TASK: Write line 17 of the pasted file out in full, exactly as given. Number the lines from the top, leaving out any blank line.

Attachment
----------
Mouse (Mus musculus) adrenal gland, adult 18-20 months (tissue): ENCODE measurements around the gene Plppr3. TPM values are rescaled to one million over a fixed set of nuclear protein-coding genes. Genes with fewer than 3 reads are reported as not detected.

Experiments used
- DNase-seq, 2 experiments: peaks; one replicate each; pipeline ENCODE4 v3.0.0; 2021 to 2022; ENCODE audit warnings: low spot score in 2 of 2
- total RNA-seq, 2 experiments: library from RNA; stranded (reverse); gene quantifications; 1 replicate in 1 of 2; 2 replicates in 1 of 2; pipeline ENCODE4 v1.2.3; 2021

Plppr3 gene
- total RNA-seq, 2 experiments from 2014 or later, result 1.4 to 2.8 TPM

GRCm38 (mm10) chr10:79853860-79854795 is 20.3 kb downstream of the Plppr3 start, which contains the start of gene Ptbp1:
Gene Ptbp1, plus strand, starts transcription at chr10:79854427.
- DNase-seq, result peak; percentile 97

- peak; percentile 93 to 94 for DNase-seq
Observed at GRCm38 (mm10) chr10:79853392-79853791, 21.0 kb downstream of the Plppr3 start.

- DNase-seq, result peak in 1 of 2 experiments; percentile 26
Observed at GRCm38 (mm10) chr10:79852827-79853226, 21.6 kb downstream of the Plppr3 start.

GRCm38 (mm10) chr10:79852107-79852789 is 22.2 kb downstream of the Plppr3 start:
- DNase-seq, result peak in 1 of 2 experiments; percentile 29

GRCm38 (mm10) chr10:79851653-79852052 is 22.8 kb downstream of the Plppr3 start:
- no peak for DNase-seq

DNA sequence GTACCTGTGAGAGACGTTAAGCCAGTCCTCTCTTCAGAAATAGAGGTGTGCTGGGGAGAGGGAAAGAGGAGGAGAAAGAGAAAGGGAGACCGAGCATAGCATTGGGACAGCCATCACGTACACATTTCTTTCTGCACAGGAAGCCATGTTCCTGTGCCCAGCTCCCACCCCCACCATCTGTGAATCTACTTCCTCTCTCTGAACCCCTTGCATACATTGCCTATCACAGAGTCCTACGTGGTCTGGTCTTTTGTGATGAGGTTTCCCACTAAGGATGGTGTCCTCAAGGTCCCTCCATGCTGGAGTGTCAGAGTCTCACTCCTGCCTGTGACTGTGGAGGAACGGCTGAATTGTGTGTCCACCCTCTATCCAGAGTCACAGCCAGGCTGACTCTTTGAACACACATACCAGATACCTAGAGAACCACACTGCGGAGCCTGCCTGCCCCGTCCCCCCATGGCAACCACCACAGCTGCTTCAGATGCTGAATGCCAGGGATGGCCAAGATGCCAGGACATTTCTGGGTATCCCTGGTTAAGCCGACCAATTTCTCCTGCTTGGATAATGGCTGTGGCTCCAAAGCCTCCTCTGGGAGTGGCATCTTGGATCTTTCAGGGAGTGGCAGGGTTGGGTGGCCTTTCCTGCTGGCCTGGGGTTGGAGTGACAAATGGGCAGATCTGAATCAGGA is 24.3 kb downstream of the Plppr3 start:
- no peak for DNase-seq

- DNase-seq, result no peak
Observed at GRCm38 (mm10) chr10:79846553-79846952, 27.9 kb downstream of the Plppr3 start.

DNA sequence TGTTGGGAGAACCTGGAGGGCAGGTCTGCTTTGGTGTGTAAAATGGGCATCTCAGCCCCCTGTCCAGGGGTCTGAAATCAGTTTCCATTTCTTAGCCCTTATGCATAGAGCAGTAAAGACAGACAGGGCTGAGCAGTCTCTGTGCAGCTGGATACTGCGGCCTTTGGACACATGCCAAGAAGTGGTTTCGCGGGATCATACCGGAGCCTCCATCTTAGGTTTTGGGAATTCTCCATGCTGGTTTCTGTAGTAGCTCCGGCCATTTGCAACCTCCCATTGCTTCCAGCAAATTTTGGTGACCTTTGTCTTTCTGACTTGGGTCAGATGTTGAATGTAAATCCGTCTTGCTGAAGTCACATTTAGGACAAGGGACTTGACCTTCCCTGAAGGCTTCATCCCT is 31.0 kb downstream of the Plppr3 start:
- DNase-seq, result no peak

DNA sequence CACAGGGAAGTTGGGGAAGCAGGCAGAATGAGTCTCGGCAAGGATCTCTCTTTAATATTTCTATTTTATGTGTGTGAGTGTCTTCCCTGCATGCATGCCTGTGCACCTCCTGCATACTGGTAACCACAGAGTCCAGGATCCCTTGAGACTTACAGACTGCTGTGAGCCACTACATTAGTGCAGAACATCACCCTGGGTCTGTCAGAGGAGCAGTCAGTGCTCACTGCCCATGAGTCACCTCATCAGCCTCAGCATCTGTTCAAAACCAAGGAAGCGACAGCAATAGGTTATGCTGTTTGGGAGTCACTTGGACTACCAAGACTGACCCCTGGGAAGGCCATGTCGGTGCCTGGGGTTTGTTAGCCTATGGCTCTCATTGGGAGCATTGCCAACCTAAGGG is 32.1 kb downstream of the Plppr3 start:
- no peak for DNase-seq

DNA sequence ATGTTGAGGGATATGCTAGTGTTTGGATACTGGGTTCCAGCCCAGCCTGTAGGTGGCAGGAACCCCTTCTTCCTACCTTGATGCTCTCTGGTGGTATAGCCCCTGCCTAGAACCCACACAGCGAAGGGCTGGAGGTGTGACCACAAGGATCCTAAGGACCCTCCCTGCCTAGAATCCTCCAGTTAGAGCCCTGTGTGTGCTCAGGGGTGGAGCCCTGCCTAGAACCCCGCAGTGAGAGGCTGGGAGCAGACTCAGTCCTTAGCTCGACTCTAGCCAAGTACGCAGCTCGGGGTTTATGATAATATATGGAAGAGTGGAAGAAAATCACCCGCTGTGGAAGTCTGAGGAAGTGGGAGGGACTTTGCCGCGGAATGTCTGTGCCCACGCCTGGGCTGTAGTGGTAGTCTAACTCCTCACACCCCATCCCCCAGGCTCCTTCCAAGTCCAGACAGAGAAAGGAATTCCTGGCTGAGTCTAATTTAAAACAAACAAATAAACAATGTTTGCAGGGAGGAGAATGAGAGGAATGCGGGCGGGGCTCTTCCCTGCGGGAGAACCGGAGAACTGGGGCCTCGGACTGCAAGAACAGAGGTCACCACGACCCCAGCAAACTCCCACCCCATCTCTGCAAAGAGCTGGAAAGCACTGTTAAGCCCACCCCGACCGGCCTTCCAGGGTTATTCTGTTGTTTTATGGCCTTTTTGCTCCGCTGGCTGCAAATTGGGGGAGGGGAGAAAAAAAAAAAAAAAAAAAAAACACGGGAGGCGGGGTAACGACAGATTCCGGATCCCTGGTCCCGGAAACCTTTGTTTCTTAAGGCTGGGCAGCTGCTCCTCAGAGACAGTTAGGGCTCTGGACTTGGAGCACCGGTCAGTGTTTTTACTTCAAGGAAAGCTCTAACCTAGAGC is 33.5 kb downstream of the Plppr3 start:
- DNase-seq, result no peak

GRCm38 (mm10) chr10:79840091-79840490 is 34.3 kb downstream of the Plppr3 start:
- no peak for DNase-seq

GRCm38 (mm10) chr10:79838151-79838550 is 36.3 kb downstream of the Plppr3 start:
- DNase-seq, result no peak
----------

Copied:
- no peak for DNase-seq